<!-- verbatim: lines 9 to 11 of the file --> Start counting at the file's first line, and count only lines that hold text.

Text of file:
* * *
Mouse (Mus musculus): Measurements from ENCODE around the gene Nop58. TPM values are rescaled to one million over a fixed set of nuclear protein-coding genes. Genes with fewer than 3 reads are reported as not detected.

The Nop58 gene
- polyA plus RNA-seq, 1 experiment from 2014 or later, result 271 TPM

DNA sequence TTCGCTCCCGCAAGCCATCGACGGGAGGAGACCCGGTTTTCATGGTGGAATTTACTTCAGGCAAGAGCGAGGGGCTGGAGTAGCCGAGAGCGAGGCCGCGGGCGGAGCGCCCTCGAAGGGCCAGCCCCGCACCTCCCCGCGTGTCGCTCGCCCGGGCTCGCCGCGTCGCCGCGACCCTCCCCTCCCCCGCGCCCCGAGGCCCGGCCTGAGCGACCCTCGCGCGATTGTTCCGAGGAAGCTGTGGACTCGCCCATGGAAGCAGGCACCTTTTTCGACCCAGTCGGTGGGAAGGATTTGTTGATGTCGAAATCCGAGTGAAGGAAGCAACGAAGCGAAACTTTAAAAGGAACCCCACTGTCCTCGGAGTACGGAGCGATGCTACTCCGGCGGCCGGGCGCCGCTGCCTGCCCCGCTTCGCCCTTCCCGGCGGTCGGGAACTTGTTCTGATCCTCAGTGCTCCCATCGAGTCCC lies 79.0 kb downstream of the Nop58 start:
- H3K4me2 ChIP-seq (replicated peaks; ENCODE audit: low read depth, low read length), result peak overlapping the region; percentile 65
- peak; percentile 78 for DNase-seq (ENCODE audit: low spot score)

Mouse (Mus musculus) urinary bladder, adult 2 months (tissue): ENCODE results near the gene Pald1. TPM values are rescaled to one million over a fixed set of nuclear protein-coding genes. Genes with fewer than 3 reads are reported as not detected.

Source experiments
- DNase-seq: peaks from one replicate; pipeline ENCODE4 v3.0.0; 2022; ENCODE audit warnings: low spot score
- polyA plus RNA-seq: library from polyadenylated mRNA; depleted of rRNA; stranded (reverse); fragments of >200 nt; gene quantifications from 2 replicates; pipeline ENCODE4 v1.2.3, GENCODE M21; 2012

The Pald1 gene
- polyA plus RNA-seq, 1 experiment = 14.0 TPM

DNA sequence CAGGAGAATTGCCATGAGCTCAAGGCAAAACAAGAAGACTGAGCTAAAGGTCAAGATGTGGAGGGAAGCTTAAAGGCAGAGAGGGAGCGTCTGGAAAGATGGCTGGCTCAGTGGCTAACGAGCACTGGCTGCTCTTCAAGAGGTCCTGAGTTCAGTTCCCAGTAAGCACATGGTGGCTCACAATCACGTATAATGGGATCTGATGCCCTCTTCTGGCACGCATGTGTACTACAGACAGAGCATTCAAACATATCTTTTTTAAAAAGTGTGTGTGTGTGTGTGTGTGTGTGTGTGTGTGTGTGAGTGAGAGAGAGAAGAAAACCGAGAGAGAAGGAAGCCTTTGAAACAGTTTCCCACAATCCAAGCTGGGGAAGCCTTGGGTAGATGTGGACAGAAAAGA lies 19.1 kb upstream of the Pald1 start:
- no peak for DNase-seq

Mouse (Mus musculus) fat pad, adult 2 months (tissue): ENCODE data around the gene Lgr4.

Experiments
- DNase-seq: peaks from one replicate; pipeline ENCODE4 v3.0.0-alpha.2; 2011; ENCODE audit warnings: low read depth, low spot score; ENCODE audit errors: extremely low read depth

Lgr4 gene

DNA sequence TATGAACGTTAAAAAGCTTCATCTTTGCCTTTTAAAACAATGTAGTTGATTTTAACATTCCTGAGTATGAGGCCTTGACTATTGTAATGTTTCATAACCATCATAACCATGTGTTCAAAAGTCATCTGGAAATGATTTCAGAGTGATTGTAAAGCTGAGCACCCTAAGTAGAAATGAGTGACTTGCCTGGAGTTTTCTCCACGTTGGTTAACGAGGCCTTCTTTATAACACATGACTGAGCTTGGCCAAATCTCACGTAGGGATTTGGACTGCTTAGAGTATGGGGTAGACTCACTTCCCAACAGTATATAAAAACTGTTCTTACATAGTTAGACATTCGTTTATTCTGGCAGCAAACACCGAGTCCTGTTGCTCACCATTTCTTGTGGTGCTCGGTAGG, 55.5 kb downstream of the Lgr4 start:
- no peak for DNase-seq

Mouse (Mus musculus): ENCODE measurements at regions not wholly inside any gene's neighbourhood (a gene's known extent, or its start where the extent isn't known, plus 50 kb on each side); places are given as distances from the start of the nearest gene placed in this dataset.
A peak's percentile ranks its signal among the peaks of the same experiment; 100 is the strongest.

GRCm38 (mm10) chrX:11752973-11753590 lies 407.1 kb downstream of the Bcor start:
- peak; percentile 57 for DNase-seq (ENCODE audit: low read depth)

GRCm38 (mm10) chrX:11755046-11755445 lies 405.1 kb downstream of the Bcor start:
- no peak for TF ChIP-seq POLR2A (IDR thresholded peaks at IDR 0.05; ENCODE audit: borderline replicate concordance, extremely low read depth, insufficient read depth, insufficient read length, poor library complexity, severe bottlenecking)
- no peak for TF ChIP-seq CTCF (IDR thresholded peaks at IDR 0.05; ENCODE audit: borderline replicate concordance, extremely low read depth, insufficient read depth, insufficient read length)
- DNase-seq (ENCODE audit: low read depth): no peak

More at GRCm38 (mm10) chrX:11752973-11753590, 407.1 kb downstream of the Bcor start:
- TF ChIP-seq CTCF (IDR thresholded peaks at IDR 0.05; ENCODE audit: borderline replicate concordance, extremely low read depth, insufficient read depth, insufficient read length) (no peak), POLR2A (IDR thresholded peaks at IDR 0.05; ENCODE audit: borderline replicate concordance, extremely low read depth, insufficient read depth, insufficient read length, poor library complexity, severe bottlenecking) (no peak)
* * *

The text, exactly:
- DNase-seq: peaks from one replicate; pipeline ENCODE4 v3.0.0; 2022; ENCODE audit warnings: low spot score
- polyA plus RNA-seq: library from polyadenylated mRNA; depleted of rRNA; stranded (reverse); fragments of >200 nt; gene quantifications from 2 replicates; pipeline ENCODE4 v1.2.3, GENCODE M21; 2012

The Pald1 gene